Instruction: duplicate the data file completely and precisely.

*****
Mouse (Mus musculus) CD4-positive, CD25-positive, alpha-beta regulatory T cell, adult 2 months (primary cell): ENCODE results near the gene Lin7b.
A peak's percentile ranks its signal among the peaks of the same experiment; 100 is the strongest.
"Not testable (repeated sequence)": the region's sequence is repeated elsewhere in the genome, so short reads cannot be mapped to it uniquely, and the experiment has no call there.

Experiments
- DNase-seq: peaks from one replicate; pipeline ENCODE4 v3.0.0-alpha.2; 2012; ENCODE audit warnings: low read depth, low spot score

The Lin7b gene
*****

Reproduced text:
Mouse (Mus musculus) CD4-positive, CD25-positive, alpha-beta regulatory T cell, adult 2 months (primary cell): ENCODE results near the gene Lin7b.
A peak's percentile ranks its signal among the peaks of the same experiment; 100 is the strongest.
"Not testable (repeated sequence)": the region's sequence is repeated elsewhere in the genome, so short reads cannot be mapped to it uniquely, and the experiment has no call there.

Experiments
- DNase-seq: peaks from one replicate; pipeline ENCODE4 v3.0.0-alpha.2; 2012; ENCODE audit warnings: low read depth, low spot score

The Lin7b gene